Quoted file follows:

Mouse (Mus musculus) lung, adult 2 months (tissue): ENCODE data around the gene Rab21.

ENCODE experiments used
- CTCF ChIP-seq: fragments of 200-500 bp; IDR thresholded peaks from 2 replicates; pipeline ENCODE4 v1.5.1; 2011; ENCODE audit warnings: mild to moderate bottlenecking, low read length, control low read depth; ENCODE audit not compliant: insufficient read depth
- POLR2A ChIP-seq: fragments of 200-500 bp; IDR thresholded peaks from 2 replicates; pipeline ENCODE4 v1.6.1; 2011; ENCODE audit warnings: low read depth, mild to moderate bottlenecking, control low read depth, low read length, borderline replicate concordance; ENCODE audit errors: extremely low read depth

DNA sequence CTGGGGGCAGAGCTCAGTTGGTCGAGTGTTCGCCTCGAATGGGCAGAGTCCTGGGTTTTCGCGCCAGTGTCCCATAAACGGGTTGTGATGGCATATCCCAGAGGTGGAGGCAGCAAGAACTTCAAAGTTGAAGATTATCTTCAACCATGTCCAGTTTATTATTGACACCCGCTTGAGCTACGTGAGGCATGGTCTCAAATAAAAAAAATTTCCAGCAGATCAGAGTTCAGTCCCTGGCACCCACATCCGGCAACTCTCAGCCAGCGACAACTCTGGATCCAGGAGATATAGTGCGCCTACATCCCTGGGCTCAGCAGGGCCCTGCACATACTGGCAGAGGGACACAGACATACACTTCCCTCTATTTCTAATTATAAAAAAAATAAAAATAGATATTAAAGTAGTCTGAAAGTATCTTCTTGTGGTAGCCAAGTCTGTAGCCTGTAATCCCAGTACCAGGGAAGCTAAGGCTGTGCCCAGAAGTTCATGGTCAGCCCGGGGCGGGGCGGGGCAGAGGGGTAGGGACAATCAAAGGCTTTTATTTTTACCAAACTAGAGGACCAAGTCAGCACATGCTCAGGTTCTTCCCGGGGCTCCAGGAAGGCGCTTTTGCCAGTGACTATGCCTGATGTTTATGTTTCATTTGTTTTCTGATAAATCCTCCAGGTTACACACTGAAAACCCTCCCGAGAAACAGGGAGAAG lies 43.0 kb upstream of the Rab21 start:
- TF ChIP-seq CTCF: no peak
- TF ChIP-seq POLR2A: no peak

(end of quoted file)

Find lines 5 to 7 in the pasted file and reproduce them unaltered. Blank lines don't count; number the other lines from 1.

DNA sequence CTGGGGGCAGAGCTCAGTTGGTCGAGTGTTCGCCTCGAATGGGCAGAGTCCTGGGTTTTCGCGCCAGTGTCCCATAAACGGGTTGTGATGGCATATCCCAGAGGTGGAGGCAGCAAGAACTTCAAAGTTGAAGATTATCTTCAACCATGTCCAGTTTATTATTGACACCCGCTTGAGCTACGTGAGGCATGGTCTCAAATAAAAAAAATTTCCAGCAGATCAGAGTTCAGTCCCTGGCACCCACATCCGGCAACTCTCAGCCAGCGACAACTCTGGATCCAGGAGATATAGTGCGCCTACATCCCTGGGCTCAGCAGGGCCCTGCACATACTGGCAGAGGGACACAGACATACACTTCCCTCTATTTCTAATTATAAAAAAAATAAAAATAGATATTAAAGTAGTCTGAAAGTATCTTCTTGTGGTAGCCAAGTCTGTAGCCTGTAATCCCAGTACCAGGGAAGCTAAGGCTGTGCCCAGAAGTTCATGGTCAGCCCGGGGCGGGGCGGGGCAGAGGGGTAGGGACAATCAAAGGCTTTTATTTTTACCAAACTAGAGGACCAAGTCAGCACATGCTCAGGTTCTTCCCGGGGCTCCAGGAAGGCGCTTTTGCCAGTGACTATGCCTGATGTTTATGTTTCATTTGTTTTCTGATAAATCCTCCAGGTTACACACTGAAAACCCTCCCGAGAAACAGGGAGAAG lies 43.0 kb upstream of the Rab21 start:
- TF ChIP-seq CTCF: no peak
- TF ChIP-seq POLR2A: no peak